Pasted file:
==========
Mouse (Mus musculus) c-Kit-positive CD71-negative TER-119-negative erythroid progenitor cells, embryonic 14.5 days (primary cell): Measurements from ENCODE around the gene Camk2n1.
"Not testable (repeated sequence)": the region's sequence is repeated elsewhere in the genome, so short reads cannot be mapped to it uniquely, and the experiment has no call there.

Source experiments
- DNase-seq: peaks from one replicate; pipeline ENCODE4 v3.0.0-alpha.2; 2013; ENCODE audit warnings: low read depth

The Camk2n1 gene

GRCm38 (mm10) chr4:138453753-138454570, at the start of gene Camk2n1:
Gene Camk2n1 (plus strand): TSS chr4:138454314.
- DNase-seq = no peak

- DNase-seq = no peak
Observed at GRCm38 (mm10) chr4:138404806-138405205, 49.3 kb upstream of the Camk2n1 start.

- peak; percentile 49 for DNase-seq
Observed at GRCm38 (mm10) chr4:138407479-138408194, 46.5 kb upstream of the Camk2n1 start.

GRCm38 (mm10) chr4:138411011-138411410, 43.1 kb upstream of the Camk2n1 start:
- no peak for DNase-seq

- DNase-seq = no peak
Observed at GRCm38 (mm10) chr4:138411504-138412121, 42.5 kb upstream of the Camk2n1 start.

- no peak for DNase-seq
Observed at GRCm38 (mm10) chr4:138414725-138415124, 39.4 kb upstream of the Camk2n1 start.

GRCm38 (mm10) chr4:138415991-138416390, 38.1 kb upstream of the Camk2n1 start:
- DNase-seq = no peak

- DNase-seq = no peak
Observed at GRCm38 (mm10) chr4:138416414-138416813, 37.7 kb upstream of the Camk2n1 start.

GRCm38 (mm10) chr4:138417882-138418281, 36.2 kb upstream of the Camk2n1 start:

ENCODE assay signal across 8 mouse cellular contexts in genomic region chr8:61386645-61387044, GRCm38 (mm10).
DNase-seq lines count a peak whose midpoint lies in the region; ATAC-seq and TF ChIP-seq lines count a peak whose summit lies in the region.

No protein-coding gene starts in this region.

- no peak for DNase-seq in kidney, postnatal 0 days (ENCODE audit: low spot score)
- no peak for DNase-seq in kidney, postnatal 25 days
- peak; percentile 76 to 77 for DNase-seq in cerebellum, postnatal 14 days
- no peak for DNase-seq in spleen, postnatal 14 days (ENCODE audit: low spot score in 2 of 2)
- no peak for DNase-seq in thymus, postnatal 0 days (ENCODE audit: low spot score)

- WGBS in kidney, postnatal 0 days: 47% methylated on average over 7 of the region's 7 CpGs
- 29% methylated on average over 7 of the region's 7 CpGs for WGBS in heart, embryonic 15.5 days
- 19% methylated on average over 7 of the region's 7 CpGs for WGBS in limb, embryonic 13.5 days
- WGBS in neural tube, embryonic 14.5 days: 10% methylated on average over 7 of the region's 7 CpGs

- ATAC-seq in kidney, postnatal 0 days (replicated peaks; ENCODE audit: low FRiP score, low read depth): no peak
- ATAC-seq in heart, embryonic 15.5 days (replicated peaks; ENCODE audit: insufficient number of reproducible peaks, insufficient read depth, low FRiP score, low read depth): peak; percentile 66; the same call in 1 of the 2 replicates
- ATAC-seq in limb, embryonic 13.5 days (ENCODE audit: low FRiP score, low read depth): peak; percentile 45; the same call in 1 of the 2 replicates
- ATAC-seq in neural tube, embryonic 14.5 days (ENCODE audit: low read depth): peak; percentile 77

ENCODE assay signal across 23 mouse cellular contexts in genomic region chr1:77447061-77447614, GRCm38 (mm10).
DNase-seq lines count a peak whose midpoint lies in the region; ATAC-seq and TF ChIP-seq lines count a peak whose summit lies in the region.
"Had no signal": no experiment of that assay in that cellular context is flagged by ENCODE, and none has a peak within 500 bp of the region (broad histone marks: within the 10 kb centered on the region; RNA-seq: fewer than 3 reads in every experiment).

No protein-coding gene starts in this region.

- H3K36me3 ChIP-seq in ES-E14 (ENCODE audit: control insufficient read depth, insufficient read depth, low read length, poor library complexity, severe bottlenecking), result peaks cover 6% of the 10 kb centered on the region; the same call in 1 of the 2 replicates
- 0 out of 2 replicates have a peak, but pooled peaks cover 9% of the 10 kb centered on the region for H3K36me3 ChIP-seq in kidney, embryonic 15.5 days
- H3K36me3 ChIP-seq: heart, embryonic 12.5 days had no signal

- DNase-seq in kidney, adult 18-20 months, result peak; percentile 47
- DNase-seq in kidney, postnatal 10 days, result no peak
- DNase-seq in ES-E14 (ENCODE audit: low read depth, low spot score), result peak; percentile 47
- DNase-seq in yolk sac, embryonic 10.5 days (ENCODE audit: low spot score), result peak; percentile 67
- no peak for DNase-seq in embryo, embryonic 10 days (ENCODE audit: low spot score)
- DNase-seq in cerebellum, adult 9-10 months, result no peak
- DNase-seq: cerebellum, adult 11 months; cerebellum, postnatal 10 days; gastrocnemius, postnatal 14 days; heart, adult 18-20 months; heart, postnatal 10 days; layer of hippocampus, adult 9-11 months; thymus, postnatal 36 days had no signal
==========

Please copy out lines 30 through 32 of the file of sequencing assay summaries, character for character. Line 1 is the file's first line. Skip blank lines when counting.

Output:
- no peak for DNase-seq in spleen, postnatal 14 days (ENCODE audit: low spot score in 2 of 2)
- no peak for DNase-seq in thymus, postnatal 0 days (ENCODE audit: low spot score)

- WGBS in kidney, postnatal 0 days: 47% methylated on average over 7 of the region's 7 CpGs